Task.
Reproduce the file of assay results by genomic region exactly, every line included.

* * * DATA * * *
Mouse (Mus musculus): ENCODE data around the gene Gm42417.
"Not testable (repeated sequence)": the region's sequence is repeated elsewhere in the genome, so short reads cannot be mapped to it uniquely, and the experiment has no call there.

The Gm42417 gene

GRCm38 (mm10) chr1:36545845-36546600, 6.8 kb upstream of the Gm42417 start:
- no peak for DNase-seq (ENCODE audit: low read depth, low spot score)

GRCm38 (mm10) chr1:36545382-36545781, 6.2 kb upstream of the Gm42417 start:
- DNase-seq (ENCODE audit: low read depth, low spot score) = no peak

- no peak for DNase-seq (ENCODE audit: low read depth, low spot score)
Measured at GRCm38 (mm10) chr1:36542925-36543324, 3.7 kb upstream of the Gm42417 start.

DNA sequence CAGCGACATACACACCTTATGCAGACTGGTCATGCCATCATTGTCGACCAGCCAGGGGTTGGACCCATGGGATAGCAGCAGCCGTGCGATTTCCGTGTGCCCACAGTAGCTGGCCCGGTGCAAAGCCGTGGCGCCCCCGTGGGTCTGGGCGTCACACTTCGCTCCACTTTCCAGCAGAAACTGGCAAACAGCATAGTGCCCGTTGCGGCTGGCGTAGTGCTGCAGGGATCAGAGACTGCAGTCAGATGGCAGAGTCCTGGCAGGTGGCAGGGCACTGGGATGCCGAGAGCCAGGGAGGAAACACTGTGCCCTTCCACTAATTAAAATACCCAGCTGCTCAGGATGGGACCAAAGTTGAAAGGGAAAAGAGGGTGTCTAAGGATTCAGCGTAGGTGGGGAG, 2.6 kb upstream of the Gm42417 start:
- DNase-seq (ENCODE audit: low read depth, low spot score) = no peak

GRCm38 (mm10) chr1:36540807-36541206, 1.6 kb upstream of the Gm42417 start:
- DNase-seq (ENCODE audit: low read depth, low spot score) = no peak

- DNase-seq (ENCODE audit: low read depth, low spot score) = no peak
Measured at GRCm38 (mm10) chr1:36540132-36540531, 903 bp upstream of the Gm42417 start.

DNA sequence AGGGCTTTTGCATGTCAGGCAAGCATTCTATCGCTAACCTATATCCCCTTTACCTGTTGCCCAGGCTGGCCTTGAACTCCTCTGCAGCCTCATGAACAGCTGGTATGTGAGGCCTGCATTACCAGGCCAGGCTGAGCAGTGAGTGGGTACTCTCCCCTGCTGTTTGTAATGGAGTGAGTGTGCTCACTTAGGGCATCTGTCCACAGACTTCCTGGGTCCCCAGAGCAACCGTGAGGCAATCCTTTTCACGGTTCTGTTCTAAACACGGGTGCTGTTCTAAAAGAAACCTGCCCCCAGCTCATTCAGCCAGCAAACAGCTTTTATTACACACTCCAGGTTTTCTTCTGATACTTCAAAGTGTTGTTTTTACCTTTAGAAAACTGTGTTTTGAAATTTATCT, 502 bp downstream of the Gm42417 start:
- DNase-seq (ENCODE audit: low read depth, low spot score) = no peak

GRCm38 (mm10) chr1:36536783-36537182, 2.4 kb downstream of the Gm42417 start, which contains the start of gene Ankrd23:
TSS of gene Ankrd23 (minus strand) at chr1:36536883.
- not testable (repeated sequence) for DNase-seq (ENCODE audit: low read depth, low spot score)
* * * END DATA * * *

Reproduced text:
Mouse (Mus musculus): ENCODE data around the gene Gm42417.
"Not testable (repeated sequence)": the region's sequence is repeated elsewhere in the genome, so short reads cannot be mapped to it uniquely, and the experiment has no call there.

The Gm42417 gene

GRCm38 (mm10) chr1:36545845-36546600, 6.8 kb upstream of the Gm42417 start:
- no peak for DNase-seq (ENCODE audit: low read depth, low spot score)

GRCm38 (mm10) chr1:36545382-36545781, 6.2 kb upstream of the Gm42417 start:
- DNase-seq (ENCODE audit: low read depth, low spot score) = no peak

- no peak for DNase-seq (ENCODE audit: low read depth, low spot score)
Measured at GRCm38 (mm10) chr1:36542925-36543324, 3.7 kb upstream of the Gm42417 start.

DNA sequence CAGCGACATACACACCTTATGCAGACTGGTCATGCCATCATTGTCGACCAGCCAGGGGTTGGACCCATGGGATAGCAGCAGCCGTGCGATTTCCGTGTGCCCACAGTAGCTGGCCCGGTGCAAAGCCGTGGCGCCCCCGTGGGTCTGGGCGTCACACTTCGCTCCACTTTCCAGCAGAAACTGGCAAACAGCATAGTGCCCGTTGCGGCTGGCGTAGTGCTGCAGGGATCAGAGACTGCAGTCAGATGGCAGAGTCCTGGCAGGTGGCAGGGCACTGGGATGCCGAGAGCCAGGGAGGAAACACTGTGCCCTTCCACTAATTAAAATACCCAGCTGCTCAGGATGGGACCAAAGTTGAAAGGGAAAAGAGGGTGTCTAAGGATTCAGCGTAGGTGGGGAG, 2.6 kb upstream of the Gm42417 start:
- DNase-seq (ENCODE audit: low read depth, low spot score) = no peak

GRCm38 (mm10) chr1:36540807-36541206, 1.6 kb upstream of the Gm42417 start:
- DNase-seq (ENCODE audit: low read depth, low spot score) = no peak

- DNase-seq (ENCODE audit: low read depth, low spot score) = no peak
Measured at GRCm38 (mm10) chr1:36540132-36540531, 903 bp upstream of the Gm42417 start.

DNA sequence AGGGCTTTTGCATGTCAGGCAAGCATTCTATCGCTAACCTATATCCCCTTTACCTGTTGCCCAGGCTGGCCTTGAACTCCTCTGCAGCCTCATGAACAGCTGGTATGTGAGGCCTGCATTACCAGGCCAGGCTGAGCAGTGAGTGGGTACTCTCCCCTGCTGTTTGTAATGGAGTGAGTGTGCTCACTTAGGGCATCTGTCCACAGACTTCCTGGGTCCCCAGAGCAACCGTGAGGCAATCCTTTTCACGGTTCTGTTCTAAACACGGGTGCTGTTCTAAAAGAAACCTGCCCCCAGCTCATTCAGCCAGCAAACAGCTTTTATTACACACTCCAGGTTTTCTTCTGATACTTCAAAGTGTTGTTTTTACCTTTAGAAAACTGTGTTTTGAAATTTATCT, 502 bp downstream of the Gm42417 start:
- DNase-seq (ENCODE audit: low read depth, low spot score) = no peak

GRCm38 (mm10) chr1:36536783-36537182, 2.4 kb downstream of the Gm42417 start, which contains the start of gene Ankrd23:
TSS of gene Ankrd23 (minus strand) at chr1:36536883.
- not testable (repeated sequence) for DNase-seq (ENCODE audit: low read depth, low spot score)